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AB-2479 Crimes: nonviolent felonies.(2013-2014)

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AB2479:v97#DOCUMENT

Amended  IN  Assembly  May 12, 2014
Amended  IN  Assembly  March 28, 2014

CALIFORNIA LEGISLATURE— 2013–2014 REGULAR SESSION

Assembly Bill
No. 2479


Introduced by Assembly Member Bradford

February 21, 2014


An act to amend Section 17 of the Penal Code, relating to felonies.


LEGISLATIVE COUNSEL'S DIGEST


AB 2479, as amended, Bradford. Crimes: nonviolent felonies.
Existing law provides that a crime punishable with death, by imprisonment in the state prison, or by imprisonment in a county jail for more than one year is a felony and all other offenses, except those that are classified as infractions, are misdemeanors. Existing law further provides that a crime that is punishable, in the discretion of the court, as a felony or as a misdemeanor is a misdemeanor under certain circumstances, including when the court grants a defendant probation without imposing a sentence and, at the time of granting probation or on application of the defendant or probation officer thereafter, the court declares the offense to be a misdemeanor.

This bill would require, upon application of a defendant, a felony offense to be deemed a misdemeanor for all purposes, except as specified, if the court finds that certain circumstances apply, including that the defendant was not imprisoned in the state prison for the offense, the offense for which the defendant was convicted was not one of several specified controlled substance offenses, and was not robbery, burglary, or possession of a firearm by a felon or person addicted to narcotics, the offense does not require registration as a sex offender, the defendant is not currently charged with and has not been convicted of an offense in the preceding 5 years, except as specified, and the defendant presents clear and convincing evidence that he or she has been rehabilitated.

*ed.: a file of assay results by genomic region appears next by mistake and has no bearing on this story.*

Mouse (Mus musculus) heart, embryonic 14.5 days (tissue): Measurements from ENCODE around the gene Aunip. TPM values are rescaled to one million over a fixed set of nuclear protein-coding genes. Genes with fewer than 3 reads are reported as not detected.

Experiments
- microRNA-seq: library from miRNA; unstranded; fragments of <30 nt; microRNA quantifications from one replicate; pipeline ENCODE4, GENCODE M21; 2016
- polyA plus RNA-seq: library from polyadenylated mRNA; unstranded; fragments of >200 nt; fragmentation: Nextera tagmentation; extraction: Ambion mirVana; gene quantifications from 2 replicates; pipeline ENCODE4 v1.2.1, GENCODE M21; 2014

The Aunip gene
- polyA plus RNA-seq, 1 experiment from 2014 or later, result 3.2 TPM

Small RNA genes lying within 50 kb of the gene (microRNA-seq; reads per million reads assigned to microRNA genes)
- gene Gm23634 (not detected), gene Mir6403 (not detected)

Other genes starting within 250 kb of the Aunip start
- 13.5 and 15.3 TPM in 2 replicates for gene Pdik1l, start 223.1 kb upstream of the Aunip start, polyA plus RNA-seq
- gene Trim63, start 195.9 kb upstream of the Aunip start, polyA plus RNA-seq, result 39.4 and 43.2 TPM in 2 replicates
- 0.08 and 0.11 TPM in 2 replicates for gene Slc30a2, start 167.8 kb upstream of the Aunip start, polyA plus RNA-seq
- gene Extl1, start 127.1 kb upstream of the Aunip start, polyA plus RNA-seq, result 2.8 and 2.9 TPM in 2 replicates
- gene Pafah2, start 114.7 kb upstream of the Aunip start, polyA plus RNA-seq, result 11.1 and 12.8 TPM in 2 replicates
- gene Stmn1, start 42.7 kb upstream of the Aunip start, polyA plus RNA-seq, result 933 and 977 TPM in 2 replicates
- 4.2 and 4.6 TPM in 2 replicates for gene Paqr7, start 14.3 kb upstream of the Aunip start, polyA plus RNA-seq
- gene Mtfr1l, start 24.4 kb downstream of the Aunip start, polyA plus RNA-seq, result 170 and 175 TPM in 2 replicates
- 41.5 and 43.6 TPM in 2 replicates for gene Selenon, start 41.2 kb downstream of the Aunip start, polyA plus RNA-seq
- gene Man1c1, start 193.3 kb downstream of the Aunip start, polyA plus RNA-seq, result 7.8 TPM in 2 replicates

This bill would require the court, when a defendant has not been convicted of any new offenses within a period of 5 years following release from custody, is not currently subject to probation or mandatory supervision, and upon application by the defendant, to declare the felony that is the subject of the application to be a misdemeanor. These provisions would not apply if the felony is a violent felony, a serious felony, or an offense that requires a person to register as a sex offender.
Vote: MAJORITY   Appropriation: NO   Fiscal Committee: NO   Local Program: NO  

The people of the State of California do enact as follows:


SECTION 1.

 Section 17 of the Penal Code is amended to read:

17.
 (a) A felony is a crime that is punishable with death, by imprisonment in the state prison, or notwithstanding any other provision of law, by imprisonment in a county jail under the provisions of subdivision (h) of Section 1170. Every other crime or public offense is a misdemeanor except those offenses that are classified as infractions.
(b) When a crime is punishable, in the discretion of the court, either by imprisonment in the state prison or imprisonment in a county jail under the provisions of subdivision (h) of Section 1170, or by fine or imprisonment in the county jail, it is a misdemeanor for all purposes under the following circumstances:
(1) After a judgment imposing a punishment other than imprisonment in the state prison or imprisonment in a county jail under the provisions of subdivision (h) of Section 1170.
(2) When the court, upon committing the defendant to the Division of Juvenile Justice, designates the offense to be a misdemeanor.
(3) When the court grants probation to a defendant without imposition of sentence and at the time of granting probation, or on application of the defendant or probation officer thereafter, the court declares the offense to be a misdemeanor.